Religion and the Recession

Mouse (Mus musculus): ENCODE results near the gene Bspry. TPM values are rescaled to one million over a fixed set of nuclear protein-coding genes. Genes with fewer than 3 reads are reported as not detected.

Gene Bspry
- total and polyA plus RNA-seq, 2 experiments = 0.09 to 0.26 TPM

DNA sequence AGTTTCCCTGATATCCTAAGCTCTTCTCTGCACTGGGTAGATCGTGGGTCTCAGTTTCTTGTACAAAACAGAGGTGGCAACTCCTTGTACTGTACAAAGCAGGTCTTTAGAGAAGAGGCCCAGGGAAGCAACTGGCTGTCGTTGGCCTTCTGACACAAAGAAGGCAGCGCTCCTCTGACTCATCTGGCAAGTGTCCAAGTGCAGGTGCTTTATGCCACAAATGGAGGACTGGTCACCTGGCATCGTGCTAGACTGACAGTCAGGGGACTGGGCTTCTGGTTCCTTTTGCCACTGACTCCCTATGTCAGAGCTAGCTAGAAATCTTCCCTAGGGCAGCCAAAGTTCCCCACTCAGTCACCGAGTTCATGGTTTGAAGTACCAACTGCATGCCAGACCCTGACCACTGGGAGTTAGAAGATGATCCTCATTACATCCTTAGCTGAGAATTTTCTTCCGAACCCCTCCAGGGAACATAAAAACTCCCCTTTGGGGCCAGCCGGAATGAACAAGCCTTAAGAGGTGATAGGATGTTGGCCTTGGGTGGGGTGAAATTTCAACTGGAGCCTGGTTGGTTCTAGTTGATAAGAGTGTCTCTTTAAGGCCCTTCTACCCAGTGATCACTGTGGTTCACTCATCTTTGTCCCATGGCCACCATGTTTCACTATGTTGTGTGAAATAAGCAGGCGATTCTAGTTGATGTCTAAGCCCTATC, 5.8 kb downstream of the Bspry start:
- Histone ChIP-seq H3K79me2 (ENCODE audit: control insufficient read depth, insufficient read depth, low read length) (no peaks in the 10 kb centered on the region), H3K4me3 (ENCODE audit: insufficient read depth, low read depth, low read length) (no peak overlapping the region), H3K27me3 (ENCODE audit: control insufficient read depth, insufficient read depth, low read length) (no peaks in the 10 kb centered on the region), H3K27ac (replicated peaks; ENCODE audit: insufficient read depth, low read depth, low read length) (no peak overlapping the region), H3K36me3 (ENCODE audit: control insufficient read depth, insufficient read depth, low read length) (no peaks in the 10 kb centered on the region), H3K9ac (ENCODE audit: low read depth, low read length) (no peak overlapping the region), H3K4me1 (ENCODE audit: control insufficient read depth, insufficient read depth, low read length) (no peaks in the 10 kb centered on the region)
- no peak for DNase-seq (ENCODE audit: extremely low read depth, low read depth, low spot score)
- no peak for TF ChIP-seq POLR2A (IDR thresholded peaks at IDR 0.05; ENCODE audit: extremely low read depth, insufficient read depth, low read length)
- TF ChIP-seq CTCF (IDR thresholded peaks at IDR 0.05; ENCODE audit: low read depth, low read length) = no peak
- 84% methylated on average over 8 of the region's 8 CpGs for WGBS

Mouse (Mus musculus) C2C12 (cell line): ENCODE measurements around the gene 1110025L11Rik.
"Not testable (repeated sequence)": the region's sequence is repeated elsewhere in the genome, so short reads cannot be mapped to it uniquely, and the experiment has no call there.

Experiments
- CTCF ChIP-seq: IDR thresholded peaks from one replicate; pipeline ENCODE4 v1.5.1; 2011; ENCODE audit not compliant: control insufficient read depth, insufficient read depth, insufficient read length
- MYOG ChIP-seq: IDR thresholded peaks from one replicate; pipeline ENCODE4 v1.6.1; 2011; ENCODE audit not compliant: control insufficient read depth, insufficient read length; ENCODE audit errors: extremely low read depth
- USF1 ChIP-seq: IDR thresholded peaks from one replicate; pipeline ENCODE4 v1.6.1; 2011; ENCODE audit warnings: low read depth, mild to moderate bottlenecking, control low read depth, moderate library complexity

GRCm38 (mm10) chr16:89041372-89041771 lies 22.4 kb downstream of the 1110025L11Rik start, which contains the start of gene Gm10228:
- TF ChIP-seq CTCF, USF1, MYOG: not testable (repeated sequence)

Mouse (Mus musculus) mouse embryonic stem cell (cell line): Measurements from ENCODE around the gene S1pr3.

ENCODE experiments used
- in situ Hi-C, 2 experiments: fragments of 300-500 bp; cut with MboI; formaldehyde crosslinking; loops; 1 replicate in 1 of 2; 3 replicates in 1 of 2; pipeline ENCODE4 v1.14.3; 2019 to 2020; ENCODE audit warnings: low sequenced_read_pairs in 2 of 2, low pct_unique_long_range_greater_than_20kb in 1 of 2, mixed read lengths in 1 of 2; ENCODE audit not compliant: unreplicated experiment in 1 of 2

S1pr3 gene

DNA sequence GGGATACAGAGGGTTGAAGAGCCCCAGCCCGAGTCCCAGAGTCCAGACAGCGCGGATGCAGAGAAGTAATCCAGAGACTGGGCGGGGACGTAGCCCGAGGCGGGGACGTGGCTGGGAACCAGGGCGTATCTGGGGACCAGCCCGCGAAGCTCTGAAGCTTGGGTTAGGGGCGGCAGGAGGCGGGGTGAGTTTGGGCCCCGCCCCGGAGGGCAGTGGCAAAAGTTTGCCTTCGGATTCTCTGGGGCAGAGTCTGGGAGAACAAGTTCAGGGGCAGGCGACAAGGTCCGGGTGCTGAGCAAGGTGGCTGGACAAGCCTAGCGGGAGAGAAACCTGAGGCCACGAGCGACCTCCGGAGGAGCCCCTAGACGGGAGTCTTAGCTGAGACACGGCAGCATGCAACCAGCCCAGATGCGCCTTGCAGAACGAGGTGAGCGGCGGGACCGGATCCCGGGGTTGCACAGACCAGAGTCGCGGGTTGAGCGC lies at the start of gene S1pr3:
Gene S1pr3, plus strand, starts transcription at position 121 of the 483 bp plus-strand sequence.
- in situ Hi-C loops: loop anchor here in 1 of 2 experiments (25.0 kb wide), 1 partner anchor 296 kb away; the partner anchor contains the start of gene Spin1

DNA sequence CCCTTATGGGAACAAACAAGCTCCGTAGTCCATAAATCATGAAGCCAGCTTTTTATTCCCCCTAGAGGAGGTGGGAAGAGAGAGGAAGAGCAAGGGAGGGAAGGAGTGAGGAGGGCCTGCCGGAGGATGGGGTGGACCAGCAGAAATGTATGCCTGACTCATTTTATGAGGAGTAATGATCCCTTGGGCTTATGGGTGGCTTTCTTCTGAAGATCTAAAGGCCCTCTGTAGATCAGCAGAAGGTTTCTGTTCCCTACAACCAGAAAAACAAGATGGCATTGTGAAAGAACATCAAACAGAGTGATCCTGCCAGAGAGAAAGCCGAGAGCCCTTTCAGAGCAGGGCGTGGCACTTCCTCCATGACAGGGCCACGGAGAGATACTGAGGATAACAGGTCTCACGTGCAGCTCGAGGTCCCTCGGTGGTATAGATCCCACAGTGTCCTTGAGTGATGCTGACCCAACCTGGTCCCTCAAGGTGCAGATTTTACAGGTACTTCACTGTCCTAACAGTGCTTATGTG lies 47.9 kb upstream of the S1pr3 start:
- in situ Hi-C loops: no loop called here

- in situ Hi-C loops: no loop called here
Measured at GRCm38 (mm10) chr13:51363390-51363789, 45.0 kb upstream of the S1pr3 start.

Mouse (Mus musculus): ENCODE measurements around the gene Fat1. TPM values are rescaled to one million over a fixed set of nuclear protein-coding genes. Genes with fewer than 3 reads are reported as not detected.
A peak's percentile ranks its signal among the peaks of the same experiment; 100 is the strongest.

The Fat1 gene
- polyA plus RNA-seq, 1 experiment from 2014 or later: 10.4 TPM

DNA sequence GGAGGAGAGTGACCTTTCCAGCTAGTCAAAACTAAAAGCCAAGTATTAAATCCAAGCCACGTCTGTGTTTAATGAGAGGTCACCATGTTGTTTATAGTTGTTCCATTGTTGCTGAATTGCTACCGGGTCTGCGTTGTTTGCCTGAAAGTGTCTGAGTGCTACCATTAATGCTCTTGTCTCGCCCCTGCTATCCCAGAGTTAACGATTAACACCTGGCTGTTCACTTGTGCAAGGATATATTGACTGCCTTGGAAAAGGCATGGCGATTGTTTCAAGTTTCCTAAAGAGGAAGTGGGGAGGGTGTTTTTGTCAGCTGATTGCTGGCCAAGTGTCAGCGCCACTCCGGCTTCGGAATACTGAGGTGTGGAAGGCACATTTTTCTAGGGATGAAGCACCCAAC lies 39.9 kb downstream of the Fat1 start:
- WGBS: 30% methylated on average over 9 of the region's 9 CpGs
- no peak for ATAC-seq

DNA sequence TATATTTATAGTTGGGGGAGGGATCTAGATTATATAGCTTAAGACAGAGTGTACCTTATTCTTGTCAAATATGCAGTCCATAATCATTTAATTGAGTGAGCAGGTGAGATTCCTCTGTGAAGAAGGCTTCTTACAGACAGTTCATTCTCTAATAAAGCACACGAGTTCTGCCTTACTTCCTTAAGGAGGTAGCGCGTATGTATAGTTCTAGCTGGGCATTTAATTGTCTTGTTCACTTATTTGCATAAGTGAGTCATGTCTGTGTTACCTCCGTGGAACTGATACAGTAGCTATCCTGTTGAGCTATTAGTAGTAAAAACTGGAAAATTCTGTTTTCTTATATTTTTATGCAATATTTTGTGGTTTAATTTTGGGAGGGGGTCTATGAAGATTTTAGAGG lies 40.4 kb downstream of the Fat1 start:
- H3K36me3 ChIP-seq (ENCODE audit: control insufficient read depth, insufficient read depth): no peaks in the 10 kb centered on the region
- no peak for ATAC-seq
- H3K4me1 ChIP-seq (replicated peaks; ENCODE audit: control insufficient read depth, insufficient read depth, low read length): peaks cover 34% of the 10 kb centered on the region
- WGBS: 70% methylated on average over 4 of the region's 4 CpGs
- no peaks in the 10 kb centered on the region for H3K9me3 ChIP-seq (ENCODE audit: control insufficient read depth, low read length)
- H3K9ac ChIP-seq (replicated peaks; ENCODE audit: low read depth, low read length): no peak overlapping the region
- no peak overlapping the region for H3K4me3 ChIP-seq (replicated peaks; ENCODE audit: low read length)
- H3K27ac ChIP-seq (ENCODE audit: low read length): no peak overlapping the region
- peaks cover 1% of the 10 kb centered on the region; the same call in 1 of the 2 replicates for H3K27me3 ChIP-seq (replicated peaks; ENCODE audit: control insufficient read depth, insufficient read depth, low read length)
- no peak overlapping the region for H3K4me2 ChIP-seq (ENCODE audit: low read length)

Elise Foley